BY TORI NICOLLI, MS, DTR
With the new year comes new fads, and 2016 is no different. We’re already in February, and it’s become clear that there are certain topics and trends in the field of nutrition that seem to be getting more and more attention as the days go by. This week we discuss another notable 2016 nutrition trend: food sustainability!
Nearly 40 percent of food grown in the United States is tossed away because it looks deformed. According to the The Natural Resources Defense Council (NRDC), this amounts to more than 20 pounds of food per person each and every month.
With the amount of food that’s wasted, it can be surprising to read that so many people living in the United States are food insecure. In 2014, 48.1 million Americans lived in food insecure households--32.8 million were adults, and 15.3 million were children. But why are we wasting so much food, and allowing this to happen?
Ugly fruits and vegetables are one contribution to this problem. If you’ve been to the grocery story, you’ve probably grown used to seeing perfectly shaped fruits and vegetables, right? Apples, carrots, zucchinis, and even potatoes all need to be perfectly shaped, otherwise there must be something inherently wrong with them. Why would we want to eat something that doesn’t fit the standardized notion of perfect?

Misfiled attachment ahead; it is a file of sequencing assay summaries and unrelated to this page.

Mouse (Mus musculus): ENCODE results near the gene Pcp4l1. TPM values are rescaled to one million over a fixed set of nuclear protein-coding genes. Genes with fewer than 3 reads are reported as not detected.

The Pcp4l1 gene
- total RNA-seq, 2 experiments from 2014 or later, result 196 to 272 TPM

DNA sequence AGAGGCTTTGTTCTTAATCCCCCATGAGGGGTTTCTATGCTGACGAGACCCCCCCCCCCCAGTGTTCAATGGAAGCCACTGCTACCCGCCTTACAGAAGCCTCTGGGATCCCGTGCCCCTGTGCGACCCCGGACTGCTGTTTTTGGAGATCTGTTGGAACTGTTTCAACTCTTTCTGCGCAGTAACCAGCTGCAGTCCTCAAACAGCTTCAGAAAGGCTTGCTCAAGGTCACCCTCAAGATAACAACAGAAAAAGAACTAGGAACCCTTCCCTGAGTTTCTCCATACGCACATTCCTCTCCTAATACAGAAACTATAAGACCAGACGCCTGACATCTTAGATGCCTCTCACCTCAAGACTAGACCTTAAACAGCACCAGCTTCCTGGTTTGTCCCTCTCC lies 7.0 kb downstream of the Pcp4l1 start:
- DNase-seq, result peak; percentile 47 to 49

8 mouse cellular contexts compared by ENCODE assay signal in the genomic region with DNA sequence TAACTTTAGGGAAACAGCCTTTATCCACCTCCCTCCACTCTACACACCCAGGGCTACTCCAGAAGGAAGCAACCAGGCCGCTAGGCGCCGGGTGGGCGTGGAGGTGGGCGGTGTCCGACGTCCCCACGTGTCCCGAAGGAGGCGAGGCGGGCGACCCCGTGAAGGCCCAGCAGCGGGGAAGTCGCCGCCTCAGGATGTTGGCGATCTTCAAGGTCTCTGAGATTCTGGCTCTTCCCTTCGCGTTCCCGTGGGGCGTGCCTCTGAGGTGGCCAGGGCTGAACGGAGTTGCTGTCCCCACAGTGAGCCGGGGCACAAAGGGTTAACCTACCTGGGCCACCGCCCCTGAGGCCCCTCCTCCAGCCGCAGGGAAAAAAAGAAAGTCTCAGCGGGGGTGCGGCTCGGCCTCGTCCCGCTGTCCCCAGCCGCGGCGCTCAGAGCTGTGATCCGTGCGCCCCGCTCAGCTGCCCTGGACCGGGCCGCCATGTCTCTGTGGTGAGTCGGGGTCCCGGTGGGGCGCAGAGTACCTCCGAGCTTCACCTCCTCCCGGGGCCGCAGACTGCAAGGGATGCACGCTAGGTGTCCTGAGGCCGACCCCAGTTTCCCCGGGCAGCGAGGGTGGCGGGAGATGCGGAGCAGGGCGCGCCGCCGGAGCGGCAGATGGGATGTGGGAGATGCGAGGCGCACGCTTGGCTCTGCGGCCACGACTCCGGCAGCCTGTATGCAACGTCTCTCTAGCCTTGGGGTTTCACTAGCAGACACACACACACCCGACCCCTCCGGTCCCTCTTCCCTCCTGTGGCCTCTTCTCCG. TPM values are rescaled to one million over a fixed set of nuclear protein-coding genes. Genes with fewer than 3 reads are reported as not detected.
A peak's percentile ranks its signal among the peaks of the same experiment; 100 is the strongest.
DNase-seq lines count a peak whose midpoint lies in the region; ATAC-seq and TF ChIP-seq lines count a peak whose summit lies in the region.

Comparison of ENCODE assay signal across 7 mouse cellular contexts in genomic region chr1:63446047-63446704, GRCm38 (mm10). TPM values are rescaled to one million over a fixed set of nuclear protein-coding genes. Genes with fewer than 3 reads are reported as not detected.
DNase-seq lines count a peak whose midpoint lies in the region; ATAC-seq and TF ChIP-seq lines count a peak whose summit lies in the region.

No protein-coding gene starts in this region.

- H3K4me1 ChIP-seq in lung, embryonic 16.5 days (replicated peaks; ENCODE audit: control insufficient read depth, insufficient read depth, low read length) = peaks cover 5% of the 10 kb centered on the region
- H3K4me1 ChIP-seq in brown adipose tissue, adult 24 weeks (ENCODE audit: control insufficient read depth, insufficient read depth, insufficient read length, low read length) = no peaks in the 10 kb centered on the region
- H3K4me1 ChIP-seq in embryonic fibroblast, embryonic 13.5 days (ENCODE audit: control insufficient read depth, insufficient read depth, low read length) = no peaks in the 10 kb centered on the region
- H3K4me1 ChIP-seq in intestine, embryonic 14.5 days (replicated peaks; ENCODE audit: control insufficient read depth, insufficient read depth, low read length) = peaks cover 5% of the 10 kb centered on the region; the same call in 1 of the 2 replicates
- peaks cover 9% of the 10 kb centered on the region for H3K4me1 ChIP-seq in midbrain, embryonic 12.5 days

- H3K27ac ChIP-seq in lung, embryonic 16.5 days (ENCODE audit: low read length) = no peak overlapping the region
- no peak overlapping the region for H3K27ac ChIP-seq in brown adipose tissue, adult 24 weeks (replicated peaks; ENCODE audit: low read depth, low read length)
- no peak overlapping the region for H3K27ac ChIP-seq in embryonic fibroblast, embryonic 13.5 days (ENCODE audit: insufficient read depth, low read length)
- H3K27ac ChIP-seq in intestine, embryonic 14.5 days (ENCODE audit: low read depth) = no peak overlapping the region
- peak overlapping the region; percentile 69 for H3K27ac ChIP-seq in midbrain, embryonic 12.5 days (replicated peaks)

The ugly truth is that we’ve been trained to expect this perfectionism with our foods.
Foods like what’s pictured above are considered substandard, which in turn, adds pressure to farmers and grocers who are now forced to throw away this produce because it won’t sell. As a result, we’re left with these rejected foods, which fill up landfills and contribute to 16 percent of U.S. methane emissions.
The only difference between “perfect” and “ugly” fruits and veggies are looks. Their nutritional profile is the same. The taste is the same. When you peel and chop them up, they even look the same.
Many have joined to the movement to help stop food waste. Campaigns like @UglyFruitAndVeg broadcast just how silly it is to judge how our foods look. Even grocery stores are stepping in and doing their part, with some chains offering this ugly produce at discounted prices.
So what can you do to jump on the trend? Head to End Food Waste and sign their petition to encourage two of America's largest retailers, Walmart and Whole Foods, to promote ugly fruits and veggies. You can also check out their list of currently participating grocery stores. Finally, if you live in California, you can also have your very own box of uglies sent to you.